FIG. 4 is a block diagram in schematic form of a handheld electronic device vibrator drive control circuit in accordance with an embodiment of the invention.

FIG. 5 is a block diagram in schematic form of another handheld electronic device vibrator drive control circuit in accordance with another embodiment of the invention.

FIG. 6 is a block diagram in schematic form of another handheld electronic device vibrator drive control circuit in accordance with another embodiment of the invention.

FIG. 7 is a flowchart of a routine executed by the processor circuit of FIG. 2.

FIG. 8 is a flowchart of a routine executed by the processor circuit of FIG. 3.

FIGS. 9A–9B form a flowchart of a configuration routine for a handheld electronic device in accordance with another embodiment of the invention.

FIG. 10 is a block diagram in schematic form of a handheld electronic device including a vibrator drive control circuit in accordance with another embodiment of the invention.

DESCRIPTION OF THE PREFERRED EMBODIMENTS

As employed herein, the term “holster” shall expressly include, but not be limited by, any object employed to temporarily hold, carry, use and/or store therein or therewith a handheld electronic device.

As employed herein, the term “melody circuit” shall expressly include, but not be limited by, any circuit, such as, for example, an integrated circuit or melody generator, adapted to generate and/or output one or more signals representing a plurality of different electrical and/or audible tones or melodies.

Referring to FIG. 1, a handheld electronic device 2 is shown. The device 2 includes a housing 4 and a suitable processor circuit 6 having an output 8 with a plurality of different states 10,12. A vibrator 14 is disposed within the housing 4. The vibrator 14 is adapted to vibrate the housing 4 at a plurality of different intensities 16,18. A control circuit 20 is adapted to activate the vibrator 14 at the different intensities 16,18 responsive to the respective different states 10,12 of the processor circuit output 8. A suitable power source 22 (e.g., a battery) is adapted to power one or more of the processor circuit 6, the vibrator 14 and the control circuit 20.

Non-limiting examples of a handheld electronic device are disclosed in U.S. Pat. Nos. 6,452,588; and 6,489,950, which are incorporated by reference herein.

EXAMPLE 1

The processor circuit 6 may include a plurality of different operating modes (e.g., device in-use; device idle; device navigation in progress). The different states 10,12 of the processor circuit output 8 may correspond to some or all of those different operating modes. The control circuit 20 may activate the vibrator 14 at the different intensities 16,18 corresponding to such some or all of the different operating modes.

FIG. 2 shows another handheld electronic device 32. The device 32 includes a housing 34 and a suitable processor circuit 36 having an output 38 with a plurality of different states 40,41,42. A vibrator 44 is disposed within the housing 34. The vibrator 44 is adapted to vibrate the housing 34 at a plurality of different intensities 46,47,48. A control circuit 50 is adapted to activate the vibrator 44 at the different intensities 46,47,48 responsive to the respective different states 40,41,42 of the processor circuit output 38. A suitable power source 52 is adapted to power one or more of the processor circuit 36, the vibrator 44 and the control circuit 50. A suitable input circuit 54 (e.g., a user input device; a keyboard) and a suitable output circuit 56 (e.g., a user output device; a display) cooperate with the processor circuit 36.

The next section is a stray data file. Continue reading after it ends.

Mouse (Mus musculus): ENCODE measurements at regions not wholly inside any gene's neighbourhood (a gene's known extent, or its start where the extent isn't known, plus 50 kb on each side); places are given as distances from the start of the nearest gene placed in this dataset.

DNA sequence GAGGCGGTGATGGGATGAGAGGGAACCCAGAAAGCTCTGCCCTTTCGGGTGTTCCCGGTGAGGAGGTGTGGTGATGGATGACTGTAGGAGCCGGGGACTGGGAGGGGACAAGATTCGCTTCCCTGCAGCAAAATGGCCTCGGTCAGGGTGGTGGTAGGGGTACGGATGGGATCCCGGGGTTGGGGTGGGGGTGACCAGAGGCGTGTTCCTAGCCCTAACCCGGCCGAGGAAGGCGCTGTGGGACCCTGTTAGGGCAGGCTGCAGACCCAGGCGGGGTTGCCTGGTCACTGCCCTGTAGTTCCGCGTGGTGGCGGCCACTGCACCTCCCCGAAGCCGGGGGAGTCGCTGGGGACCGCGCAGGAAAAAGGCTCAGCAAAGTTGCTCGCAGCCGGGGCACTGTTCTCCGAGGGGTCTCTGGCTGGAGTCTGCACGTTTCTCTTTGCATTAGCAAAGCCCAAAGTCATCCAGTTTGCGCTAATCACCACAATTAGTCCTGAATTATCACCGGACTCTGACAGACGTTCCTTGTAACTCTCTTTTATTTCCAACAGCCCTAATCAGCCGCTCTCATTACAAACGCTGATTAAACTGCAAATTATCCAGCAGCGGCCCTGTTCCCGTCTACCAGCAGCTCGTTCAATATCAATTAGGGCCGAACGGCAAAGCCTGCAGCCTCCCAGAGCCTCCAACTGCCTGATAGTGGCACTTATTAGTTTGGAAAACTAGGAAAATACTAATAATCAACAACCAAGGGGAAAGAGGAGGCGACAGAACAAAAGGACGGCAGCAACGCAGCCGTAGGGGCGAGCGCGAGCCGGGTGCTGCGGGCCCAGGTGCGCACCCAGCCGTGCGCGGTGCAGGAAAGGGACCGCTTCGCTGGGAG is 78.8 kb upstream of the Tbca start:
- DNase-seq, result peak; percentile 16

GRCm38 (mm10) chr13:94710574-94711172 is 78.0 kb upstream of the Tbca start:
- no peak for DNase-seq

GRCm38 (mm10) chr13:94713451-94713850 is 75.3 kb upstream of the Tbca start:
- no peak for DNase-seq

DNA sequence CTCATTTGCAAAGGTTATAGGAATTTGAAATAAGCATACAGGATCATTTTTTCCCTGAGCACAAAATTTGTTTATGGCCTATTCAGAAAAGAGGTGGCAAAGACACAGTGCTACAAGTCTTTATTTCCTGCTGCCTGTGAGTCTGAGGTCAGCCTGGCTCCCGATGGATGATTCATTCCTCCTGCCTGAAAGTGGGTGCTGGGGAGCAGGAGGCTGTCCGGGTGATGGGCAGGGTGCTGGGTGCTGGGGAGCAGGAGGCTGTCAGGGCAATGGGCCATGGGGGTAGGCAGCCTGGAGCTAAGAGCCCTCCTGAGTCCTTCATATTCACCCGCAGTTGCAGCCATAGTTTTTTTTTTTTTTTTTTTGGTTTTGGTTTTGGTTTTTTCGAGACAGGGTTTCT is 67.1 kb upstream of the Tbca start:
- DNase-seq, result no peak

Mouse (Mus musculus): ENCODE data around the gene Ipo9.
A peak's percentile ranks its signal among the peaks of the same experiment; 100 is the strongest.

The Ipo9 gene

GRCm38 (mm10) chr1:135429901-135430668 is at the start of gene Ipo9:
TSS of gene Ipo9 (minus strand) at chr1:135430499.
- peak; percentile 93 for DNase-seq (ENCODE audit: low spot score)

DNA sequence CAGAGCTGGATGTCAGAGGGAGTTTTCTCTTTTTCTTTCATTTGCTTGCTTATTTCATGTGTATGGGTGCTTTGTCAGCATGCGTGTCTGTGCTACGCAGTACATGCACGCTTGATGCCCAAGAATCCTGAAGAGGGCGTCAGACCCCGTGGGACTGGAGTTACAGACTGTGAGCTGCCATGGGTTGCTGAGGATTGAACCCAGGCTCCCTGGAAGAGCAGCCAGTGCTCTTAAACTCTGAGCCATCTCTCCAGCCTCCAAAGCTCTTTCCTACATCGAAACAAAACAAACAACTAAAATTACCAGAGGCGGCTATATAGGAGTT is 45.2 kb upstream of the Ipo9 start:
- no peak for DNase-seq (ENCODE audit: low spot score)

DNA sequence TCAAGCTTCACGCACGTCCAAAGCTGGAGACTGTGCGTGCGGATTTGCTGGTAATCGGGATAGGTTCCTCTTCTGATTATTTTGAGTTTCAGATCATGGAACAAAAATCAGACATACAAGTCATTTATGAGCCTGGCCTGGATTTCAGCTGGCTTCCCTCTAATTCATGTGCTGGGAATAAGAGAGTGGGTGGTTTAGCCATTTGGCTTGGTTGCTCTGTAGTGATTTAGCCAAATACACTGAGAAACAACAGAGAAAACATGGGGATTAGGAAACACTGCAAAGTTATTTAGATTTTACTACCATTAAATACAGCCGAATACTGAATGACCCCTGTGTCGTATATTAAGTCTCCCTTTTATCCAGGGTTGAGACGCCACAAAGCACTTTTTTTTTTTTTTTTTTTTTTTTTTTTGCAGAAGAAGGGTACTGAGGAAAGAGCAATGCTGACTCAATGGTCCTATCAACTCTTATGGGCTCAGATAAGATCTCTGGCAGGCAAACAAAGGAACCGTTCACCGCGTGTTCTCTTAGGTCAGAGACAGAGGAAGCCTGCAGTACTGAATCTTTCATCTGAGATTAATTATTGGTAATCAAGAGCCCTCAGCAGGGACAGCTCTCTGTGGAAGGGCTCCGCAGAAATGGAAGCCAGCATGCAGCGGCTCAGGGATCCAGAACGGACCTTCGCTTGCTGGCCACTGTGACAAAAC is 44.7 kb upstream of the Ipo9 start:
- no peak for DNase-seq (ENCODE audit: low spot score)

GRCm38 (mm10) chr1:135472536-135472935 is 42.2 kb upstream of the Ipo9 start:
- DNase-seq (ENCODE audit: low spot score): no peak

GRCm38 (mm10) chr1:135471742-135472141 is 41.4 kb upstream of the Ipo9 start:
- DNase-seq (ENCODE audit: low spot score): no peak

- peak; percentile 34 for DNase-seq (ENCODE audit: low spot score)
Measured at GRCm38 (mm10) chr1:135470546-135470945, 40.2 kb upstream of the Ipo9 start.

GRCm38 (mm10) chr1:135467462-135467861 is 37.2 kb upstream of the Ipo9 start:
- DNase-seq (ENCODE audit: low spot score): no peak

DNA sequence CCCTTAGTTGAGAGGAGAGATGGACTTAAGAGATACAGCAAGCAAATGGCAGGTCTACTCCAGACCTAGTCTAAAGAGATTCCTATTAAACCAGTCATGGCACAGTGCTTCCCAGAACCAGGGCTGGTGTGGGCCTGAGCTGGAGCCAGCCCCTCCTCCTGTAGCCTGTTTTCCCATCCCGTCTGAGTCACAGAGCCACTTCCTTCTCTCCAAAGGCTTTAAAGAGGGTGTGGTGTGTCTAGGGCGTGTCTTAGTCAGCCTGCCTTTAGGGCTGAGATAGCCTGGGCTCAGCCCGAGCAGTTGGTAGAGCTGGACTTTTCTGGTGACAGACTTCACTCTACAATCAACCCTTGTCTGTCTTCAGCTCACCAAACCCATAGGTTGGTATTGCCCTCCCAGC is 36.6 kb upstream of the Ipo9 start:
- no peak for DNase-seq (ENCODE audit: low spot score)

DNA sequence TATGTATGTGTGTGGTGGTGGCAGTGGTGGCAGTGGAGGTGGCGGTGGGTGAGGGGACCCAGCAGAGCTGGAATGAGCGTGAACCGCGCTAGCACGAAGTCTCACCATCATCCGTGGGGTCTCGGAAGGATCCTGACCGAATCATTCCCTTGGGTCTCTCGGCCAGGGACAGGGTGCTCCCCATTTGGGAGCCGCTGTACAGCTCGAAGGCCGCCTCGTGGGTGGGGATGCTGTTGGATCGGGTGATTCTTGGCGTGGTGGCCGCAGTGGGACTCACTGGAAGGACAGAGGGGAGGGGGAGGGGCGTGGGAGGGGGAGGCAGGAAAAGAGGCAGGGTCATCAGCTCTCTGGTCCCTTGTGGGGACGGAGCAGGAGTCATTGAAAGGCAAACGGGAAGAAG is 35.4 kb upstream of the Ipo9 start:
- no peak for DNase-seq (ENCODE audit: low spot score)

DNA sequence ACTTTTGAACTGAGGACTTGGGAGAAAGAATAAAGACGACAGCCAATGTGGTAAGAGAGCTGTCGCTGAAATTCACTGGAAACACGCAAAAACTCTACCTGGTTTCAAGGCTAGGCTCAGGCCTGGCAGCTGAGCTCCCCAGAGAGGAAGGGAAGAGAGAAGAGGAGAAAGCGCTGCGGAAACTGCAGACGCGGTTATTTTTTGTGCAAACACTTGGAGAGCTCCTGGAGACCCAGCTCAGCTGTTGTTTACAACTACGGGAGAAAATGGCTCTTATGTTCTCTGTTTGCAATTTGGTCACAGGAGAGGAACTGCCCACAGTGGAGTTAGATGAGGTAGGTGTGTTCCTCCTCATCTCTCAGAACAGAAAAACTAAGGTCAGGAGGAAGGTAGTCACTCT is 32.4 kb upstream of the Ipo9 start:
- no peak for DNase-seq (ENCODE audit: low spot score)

The housing 34 is adapted to optionally engage a holster 58. A sensor 60 includes an input 62 adapted to sense engagement of the housing 34 with the holster 58 and an output 64 responsive to such sensed engagement. The processor circuit 36 includes an input 66 receiving the sensor output 64.

EXAMPLE 2

Examples of the sensor 60 include a proximity sensor (e.g., sensing that the housing 34 is suitably proximate the holster 58), a light sensor (e.g., sensing a corresponding light source (not shown) in the holster 58; sensing an absence of light when the device 32 is in the holster 58), a capacitive sensor (e.g., sensing a capacitance associated with the device 32 engaging the holster 58), and separable contacts (e.g., which are closed when they engage an electrical conductor (not shown) of the holster 58).

In this example, firmware 68 of the processor circuit 36 preferably automatically determines the different states 40,41,42, in order to select between the vibration intensities 46,47,48 based upon detection of one or more sensed events. For example, the firmware 68 employs the input 66 receiving the sensor output 64 to decide if the device 32 is “in-holster” or “out-of-holster”. As another example, three states may be established based on whether the device 32 was sensed as being: (1) “in-holster”; (2) “out-of-holster”, or (3) “out-of-holster” plus the condition of being “in-use” (e.g., when the user inputs to the input circuit 54, such as, for example, by typing on a keyboard (not shown)).